WASHINGTON – Several Supreme Court justices Wednesday afternoon indicated skepticism that making states expand Medicaid coverage to more low-income individuals under President Obama’s health care law amounts to coercion, as states suing the federal government argued.

In the third and final day of hearings on the fate of Obama’s signature domestic achievement, Paul Clement, the lawyer representing 26 states opposing the 2010 law, argued that the Medicaid expansion is unconstitutional because Congress ties federal funding for the program with the condition that states enroll millions of new individuals who did not previously qualify.

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The federal government has said it will cover 100 percent of the states’ costs of coverage expansion starting in 2014, and gradually decrease the federal share to 90 percent by 2020.

Why is a big gift from the government – “a boatload of federal money” – coercive, asked Justice Elena Kagan less than a minute into Clement’s opening argument. “It doesn’t sound coercive to me, let me tell you,” she said.

States have no choice but to comply with the expansion because of the large amount of money at stake, Clement said. All previous federal money for Medicaid is at risk, not just money tied to the new program, he argued.

Justice Stephen Breyer challenged that premise on the spot, asking Clement to cite the statute that specifies that penalty. When he could not, Breyer himself dug out the statute and read it word for word, concluding that it would be up to the secretary of Health and Human Services to decide how much funding to cut. In Medicaid’s 47 year history, there has not been a single instance of the federal government withdrawing money from the program, he said.

Justice Ruth Bader Ginsburg pointed out that a number of states have filed briefs supporting the Medicaid expansion.

The program, created in 1965 to provide needy individuals health insurance and funded by both federal and state money, has undergone many expansions in recent decades. The program is optional but all states participate.

Currently only certain groups that meet certain poverty thresholds, including pregnant women, children, and the disabled, are covered by Medicaid.

The 2010 federal law would expand coverage to nearly everyone under 65 with household incomes at or below 133 percent of the federal poverty line. States have always been free to go beyond the federal minimum guidelines.

Today marks the longest day of hearings on the health care law, which requires most people to have insurance by 2014 or pay a penalty. While the Medicaid question has largely been overshadowed by the constitutionality of the insurance mandate that was argued yesterday, the future of insurance coverage for millions of uninsured low-income Americans hangs in the balance. According to the Congressional Budget Office, the expansion would cover about 16 million low-income Americans who are currently uninsured.

“The sleeper issue is Medicaid,” said Kevin Outterson, Boston University Law School professor who filed several amicus briefs in support of the law. “I think it’s the most dangerous issue for the Affordable Care Act. It’s the thing most likely to hurt it, not the individual mandate, which gets all the press.”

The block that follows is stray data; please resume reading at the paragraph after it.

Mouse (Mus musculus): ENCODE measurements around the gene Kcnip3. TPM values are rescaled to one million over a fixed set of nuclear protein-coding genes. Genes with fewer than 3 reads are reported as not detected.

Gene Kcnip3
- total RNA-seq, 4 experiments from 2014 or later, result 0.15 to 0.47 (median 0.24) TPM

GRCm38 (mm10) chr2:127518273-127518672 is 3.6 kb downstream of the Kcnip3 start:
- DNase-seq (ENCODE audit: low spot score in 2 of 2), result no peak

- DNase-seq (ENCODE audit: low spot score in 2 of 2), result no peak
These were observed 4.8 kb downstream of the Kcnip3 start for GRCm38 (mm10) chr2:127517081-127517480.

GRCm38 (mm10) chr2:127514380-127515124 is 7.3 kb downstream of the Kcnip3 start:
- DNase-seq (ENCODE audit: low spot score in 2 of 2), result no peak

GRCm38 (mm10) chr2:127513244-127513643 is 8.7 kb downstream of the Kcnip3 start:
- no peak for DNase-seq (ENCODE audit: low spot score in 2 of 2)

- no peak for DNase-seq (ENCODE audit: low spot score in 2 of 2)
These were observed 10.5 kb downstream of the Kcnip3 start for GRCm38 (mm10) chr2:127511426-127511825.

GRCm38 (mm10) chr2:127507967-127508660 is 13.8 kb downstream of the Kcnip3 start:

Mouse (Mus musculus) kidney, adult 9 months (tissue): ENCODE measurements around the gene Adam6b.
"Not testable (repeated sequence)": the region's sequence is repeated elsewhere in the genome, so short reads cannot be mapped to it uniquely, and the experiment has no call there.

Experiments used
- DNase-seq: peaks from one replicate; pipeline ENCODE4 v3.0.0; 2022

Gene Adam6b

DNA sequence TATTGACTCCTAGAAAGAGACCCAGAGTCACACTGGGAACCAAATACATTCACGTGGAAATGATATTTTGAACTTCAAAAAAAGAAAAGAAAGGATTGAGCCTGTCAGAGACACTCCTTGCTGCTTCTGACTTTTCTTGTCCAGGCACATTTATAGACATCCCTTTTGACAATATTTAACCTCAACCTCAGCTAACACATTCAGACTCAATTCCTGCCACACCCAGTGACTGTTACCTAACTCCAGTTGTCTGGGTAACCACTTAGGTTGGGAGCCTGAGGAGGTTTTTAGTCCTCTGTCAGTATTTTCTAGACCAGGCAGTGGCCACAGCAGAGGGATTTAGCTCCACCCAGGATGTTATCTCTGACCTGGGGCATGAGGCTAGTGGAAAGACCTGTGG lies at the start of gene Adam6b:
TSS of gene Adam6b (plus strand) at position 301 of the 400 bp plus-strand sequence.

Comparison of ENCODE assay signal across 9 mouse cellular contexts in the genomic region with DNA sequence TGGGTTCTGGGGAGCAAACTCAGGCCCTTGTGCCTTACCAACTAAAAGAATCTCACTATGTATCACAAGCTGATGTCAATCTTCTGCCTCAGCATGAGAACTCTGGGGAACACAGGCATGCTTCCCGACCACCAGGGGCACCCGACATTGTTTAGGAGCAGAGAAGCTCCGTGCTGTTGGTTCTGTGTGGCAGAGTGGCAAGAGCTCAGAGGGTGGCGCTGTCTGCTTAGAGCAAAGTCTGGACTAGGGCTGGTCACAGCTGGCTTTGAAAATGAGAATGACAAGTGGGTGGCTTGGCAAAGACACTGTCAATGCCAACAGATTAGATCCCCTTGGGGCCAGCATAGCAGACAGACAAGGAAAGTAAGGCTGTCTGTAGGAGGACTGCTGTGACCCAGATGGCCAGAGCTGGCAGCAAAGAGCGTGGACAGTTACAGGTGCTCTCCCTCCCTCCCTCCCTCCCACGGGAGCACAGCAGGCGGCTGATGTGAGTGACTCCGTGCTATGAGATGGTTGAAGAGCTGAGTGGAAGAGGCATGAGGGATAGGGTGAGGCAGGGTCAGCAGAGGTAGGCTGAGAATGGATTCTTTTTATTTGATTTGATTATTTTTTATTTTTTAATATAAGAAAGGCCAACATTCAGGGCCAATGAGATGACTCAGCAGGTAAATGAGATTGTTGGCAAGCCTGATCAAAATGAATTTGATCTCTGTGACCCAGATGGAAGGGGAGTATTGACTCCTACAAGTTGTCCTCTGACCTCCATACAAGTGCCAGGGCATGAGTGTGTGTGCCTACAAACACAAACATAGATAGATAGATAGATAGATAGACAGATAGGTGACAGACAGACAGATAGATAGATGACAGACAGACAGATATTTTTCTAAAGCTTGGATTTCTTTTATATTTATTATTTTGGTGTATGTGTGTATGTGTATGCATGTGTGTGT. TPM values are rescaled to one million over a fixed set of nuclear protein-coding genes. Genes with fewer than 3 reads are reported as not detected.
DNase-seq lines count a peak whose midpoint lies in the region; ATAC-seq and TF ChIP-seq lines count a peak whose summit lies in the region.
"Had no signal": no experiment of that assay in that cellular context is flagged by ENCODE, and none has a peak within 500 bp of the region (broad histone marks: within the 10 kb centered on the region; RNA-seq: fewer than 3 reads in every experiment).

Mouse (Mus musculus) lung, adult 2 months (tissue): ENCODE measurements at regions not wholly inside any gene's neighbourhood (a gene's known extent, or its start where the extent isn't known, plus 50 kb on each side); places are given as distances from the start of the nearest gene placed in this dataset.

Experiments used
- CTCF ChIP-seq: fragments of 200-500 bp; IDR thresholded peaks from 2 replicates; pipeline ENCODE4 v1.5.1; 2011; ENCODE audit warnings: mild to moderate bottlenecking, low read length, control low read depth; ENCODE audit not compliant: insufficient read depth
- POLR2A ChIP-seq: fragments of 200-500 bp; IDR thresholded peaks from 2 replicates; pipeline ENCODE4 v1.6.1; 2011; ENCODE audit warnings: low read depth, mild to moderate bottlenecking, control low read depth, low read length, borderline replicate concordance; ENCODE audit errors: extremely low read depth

The states suing the federal government, as well as conservative think tanks that have filed briefs in support of the states, have argued that Medicaid is the second largest portion of the budget in most states and that they would have no choice but to accept the expansion requirement because of the amount of money at stake.

Outterson said opponents of the expansion have likened the federal government to a crack cocaine dealer that’s gotten the states addicted. “The first hit is free,” he said. “Opponents say the government is forcing states to take a deal they can’t refuse.”

Earlier today the court took up the issue of whether the rest of the law would still stand if the court strikes down the law’s mandate that individuals have health insurance by 2014. Most at risk would be the provision that bars insurers from discriminating against individuals with pre-existing medical conditions and charging them much higher rates.

Justice Elena Kagan posed the key question to lawyers: Is a half a loaf better than no loaf?

Clement argued that the entire law should go if the mandate falls and give Congress a clean slate to fix the country’s health care problem, which includes skyrocketing costs and tens of millions of uninsured. There are instances, he said, in which half a loaf is worse.

“You have to take the bitter with the sweet,” he said.

Deputy Solicitor General Edwin Kneedler, representing the government, argued that the key provision of the law linked to the insurance mandate – making insurance companies cover all patients, including those with pre-existing medical conditions – could not work without the mandate, but that the rest of the law should stand.

Ginsburg, as well as some of her colleagues on the bench, repeatedly pointed out the vast requirements of the law that have nothing to do with the individual mandate – everything from tax credits to small businesses to increase their subsidies for employees’ health insurance to making chain restaurants disclose the calorie counts of standard menu items.

“It’s a choice between a wrecking operating or a salvage job,” Ginsburg said. The more conservative position, she said, would be to let Congress, not the court, decide.

Justice Antonin Scalia said there is no way that the court’s decision is not going to distort the congressional process.

The atmosphere outside the court Wednesday morning was much more subdued compared to the previous two day of arguments, when demonstrators flooded the sidewalks in front of the court steps.